Nov. 20 (Bloomberg) -- Discord over forest-protection efforts have emerged regarding whether a new UN panel should be empowered to control the flow of funds into projects to preserve woodlands.
The disagreement centers on a proposal by the Coalition of Rainforest Nations, whose 41 members include Argentina, Kenya, Indonesia and Ghana, to set up an advisory body. The group would “improve coherence and coordination in the delivery of financial and technical support for the implementation” of so-called REDD-plus projects.
Climate envoys at a United Nations conference in Warsaw have made progress on a way to measure how much carbon pollution is avoided by preventing deforestation and how to calculate baselines against which to measure future savings, according to documents published on the website of the UN Framework Convention on Climate Change. Deforestation causes 15 percent of global greenhouse gas emissions, according to the WWF environmental group.
“The Coalition for Rainforest Nations, led by Papua New Guinea, is holding a REDD-plus finance decision hostage until countries agree to establish a ‘REDD-plus body’ under the UNFCCC,” Stephen Leonard, president of the Climate Justice Programe, said Nov. 18. “It happened in 2012 in Doha, and history is repeating itself here in Warsaw.”
Kevin Conrad, Papua New Guinea’s ambassador for climate and environment, said that REDD-plus issues are discussed in too many different parts of the UN climate talks and need to be grouped together under an overall coordinating body.
“The Rainforest Coalition wants a place in the process to handle all discussions, to scale up and to mobilize finance for REDD-plus projects,” he said in an interview in Warsaw on Nov. 19. “We want to create efficiencies in the fragmented and wasteful way in which REDD-plus is handled.”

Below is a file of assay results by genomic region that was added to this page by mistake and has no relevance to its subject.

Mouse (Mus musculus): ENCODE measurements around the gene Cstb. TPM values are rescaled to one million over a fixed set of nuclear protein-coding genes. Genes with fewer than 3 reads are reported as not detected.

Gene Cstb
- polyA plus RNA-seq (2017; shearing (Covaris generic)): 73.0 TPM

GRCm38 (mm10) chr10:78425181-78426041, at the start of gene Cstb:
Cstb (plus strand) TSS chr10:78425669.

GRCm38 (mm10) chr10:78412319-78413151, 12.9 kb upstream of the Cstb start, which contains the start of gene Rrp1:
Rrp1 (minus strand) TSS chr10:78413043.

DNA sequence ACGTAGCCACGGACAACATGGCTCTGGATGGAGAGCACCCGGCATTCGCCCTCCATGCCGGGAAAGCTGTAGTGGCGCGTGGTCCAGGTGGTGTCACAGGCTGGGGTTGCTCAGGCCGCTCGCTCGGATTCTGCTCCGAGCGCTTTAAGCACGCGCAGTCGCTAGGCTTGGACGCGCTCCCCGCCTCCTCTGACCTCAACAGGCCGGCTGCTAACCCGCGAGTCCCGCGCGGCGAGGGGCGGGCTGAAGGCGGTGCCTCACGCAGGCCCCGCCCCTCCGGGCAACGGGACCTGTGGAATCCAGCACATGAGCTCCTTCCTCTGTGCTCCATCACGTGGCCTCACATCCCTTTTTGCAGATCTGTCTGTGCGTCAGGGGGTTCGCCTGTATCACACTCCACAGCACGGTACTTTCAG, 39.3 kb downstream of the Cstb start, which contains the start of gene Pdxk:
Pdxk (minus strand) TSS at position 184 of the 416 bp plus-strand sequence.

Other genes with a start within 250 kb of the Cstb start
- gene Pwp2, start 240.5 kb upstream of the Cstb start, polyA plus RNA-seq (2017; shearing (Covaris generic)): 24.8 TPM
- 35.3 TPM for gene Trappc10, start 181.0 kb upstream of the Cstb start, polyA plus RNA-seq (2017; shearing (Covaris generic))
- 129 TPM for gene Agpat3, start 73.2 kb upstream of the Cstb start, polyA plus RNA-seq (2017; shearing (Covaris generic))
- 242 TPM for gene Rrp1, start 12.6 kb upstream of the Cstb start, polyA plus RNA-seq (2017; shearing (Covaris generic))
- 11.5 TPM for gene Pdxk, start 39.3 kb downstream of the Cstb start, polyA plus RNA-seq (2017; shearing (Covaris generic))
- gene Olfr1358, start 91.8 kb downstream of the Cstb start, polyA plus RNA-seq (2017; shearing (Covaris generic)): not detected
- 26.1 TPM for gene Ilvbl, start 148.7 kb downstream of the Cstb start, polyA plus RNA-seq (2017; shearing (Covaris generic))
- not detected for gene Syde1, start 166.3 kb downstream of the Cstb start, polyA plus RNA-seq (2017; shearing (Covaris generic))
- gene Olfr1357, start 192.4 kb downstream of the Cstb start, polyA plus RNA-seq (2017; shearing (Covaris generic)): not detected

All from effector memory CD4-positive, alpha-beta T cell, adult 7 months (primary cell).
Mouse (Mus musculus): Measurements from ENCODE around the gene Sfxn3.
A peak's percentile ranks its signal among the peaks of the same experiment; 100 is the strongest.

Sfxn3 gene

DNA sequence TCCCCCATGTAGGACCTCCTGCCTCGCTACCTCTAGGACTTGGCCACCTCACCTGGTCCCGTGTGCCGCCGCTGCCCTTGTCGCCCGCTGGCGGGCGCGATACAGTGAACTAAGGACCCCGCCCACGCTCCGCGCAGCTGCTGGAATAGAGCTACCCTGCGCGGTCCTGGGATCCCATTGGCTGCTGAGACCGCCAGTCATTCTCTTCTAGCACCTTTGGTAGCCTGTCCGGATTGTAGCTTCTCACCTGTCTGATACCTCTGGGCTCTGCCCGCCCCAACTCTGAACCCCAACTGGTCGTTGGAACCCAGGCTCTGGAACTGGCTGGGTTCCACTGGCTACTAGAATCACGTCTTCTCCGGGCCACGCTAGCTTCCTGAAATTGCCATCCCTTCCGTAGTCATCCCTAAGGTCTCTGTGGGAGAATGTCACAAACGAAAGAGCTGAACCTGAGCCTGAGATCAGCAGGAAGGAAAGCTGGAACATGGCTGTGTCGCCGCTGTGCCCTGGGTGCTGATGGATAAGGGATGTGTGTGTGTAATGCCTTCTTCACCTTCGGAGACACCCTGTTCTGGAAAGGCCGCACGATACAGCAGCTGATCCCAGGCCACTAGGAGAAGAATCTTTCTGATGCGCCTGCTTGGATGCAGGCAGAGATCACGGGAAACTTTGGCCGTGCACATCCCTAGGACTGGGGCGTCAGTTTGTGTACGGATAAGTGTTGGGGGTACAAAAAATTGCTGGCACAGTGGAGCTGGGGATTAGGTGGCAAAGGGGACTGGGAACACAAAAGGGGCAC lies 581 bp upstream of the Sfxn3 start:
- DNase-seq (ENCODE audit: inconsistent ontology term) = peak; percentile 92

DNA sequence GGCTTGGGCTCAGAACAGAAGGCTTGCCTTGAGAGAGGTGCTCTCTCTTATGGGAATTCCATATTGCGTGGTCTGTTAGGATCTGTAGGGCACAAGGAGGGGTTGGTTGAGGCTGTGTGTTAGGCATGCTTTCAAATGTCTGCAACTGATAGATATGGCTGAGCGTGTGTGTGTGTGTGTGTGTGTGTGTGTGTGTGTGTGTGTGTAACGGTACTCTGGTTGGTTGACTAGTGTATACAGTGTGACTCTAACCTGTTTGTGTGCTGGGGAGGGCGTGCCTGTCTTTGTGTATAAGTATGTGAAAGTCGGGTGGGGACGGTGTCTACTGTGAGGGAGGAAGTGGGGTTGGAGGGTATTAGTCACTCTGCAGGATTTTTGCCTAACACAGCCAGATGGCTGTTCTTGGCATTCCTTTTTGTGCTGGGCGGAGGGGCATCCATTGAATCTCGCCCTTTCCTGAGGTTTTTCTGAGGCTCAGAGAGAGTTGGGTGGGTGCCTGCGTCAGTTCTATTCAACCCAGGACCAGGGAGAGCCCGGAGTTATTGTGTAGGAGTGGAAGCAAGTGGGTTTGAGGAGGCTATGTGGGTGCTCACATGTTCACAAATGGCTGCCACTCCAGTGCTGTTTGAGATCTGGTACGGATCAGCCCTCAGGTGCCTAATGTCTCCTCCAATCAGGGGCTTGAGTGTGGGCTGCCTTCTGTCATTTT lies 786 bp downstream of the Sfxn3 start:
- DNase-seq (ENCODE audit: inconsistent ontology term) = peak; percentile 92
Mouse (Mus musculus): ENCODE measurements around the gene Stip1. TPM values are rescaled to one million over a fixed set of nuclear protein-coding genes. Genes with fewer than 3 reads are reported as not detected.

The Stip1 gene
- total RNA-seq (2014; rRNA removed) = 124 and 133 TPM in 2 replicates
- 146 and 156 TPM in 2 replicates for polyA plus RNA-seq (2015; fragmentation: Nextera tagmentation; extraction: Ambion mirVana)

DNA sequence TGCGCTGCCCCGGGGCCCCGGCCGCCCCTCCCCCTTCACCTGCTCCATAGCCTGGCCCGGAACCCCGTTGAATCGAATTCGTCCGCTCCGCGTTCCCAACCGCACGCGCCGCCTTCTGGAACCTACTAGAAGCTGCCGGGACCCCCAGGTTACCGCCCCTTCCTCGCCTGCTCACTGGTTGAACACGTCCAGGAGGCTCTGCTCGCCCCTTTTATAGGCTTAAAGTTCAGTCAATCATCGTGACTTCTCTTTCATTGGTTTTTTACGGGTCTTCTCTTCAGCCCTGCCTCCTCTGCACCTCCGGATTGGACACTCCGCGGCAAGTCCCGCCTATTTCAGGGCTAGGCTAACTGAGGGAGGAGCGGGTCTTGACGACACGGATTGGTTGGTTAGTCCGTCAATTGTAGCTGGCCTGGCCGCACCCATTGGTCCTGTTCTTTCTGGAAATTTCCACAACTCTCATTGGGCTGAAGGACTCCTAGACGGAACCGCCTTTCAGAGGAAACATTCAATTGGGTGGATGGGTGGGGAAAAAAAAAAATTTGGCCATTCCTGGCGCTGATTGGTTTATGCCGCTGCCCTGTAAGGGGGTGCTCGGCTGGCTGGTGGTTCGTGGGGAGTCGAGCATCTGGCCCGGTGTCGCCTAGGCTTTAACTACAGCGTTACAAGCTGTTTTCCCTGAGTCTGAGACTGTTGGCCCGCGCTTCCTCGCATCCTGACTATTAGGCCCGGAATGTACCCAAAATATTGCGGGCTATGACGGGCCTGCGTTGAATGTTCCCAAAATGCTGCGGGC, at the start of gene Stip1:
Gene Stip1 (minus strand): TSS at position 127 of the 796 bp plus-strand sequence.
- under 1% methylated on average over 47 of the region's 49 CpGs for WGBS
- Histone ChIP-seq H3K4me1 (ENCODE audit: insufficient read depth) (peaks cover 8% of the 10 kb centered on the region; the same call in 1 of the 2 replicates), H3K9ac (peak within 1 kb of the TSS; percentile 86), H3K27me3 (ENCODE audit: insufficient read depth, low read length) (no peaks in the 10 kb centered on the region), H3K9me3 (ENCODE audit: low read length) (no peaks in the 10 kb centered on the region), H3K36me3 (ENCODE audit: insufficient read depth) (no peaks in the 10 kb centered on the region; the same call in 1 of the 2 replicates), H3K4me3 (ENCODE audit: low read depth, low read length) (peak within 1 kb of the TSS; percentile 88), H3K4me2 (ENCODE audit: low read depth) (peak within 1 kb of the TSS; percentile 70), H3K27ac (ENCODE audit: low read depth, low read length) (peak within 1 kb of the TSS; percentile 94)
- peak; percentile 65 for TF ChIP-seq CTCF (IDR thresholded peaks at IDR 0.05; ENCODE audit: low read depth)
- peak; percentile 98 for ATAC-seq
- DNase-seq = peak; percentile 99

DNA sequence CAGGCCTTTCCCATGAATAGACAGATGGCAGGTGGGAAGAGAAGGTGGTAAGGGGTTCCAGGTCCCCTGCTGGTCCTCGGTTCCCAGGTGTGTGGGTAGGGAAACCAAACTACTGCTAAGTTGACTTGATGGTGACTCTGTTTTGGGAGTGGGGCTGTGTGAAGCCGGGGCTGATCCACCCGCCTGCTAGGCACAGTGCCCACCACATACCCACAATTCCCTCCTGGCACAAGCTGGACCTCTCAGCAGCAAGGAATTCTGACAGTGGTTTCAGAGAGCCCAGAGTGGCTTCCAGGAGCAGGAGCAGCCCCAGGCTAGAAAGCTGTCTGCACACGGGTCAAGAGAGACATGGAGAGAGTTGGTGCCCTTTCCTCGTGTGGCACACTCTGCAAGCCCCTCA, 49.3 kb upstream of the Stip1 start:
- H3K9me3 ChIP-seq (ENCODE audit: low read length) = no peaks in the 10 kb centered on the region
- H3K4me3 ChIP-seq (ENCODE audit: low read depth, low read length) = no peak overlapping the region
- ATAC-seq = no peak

Developed countries including the European Union oppose the move, saying that the coordination of finance and technical support could be carried out by existing institutions.
“The EU does not wish to set up a REDD-plus committee,” Isaac Valero-Ladron, a spokesman for Connie Hedegaard, the bloc’s climate chief, said by e-mail Nov. 18. “We would rather identify the coordination functions that are needed and whether these functions can be met within existing bodies under the convention.”
Financial assistance for forest protection in developing countries is presently arranged and overseen either bilaterally by countries or by international financial institutions like the World Bank, with each lender setting up its own guidelines. Setting up a REDD-plus Committee would speed up the development of rules and policy that lenders could adopt, Conrad says.
“Some of the outside entities that deal with REDD-plus finance, such as the World Bank’s Forest Carbon Partnership Facility, were set up so that they will recognize guidelines from the UNFCCC when they come,” he said.
Many environmental groups also oppose the Coalition proposal. Pipa Elias, a forest policy consultant at the Union of Concerned Scientists, said existing institutions may play the role of regulator.
“If guidance from the negotiations is strong enough, then there’s no reason why existing institutions like the Green Climate Fund or the Global Environment Facility can’t impact the flow of finance to REDD-plus projects,” Elias said in an interview in Warsaw Nov. 19. “Outside investors such as the World Bank will be influenced if Parties agree on strong governance within the UNFCCC.”
The Coalition proposal is less about governing the flow of finance and more about efficiency in achieving emissions reductions, Conrad says.
“We don’t want to govern the flow of finance,” he said. “We just want to set up some place that will structure and co-ordinate the process to maximize emissions reductions.”
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